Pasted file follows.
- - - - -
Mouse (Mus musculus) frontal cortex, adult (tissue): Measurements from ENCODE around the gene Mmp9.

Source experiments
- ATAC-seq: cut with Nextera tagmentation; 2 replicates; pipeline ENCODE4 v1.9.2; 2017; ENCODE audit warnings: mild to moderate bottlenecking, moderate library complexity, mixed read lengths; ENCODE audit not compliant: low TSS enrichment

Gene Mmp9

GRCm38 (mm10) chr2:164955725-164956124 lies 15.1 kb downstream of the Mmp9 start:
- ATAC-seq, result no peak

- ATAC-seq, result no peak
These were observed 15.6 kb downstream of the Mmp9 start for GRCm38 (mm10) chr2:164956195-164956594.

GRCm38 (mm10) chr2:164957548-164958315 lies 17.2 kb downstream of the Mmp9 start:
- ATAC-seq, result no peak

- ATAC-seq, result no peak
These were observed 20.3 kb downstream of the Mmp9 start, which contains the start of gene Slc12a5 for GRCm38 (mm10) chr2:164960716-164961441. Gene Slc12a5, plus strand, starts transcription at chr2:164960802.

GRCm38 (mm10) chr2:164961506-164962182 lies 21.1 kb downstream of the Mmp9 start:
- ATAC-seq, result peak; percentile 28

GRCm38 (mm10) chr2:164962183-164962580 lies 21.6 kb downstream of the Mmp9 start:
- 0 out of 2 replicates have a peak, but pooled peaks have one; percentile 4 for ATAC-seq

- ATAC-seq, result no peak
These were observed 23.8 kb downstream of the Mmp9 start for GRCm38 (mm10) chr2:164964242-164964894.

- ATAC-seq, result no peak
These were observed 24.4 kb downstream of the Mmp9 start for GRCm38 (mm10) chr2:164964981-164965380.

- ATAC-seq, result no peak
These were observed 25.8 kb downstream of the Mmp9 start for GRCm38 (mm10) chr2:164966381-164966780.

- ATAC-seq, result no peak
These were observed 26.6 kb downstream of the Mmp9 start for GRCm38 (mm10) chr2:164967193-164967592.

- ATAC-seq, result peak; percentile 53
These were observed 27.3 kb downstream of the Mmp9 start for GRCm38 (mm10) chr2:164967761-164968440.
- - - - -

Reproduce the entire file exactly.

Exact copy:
Mouse (Mus musculus) frontal cortex, adult (tissue): Measurements from ENCODE around the gene Mmp9.

Source experiments
- ATAC-seq: cut with Nextera tagmentation; 2 replicates; pipeline ENCODE4 v1.9.2; 2017; ENCODE audit warnings: mild to moderate bottlenecking, moderate library complexity, mixed read lengths; ENCODE audit not compliant: low TSS enrichment

Gene Mmp9

GRCm38 (mm10) chr2:164955725-164956124 lies 15.1 kb downstream of the Mmp9 start:
- ATAC-seq, result no peak

- ATAC-seq, result no peak
These were observed 15.6 kb downstream of the Mmp9 start for GRCm38 (mm10) chr2:164956195-164956594.

GRCm38 (mm10) chr2:164957548-164958315 lies 17.2 kb downstream of the Mmp9 start:
- ATAC-seq, result no peak

- ATAC-seq, result no peak
These were observed 20.3 kb downstream of the Mmp9 start, which contains the start of gene Slc12a5 for GRCm38 (mm10) chr2:164960716-164961441. Gene Slc12a5, plus strand, starts transcription at chr2:164960802.

GRCm38 (mm10) chr2:164961506-164962182 lies 21.1 kb downstream of the Mmp9 start:
- ATAC-seq, result peak; percentile 28

GRCm38 (mm10) chr2:164962183-164962580 lies 21.6 kb downstream of the Mmp9 start:
- 0 out of 2 replicates have a peak, but pooled peaks have one; percentile 4 for ATAC-seq

- ATAC-seq, result no peak
These were observed 23.8 kb downstream of the Mmp9 start for GRCm38 (mm10) chr2:164964242-164964894.

- ATAC-seq, result no peak
These were observed 24.4 kb downstream of the Mmp9 start for GRCm38 (mm10) chr2:164964981-164965380.

- ATAC-seq, result no peak
These were observed 25.8 kb downstream of the Mmp9 start for GRCm38 (mm10) chr2:164966381-164966780.

- ATAC-seq, result no peak
These were observed 26.6 kb downstream of the Mmp9 start for GRCm38 (mm10) chr2:164967193-164967592.

- ATAC-seq, result peak; percentile 53
These were observed 27.3 kb downstream of the Mmp9 start for GRCm38 (mm10) chr2:164967761-164968440.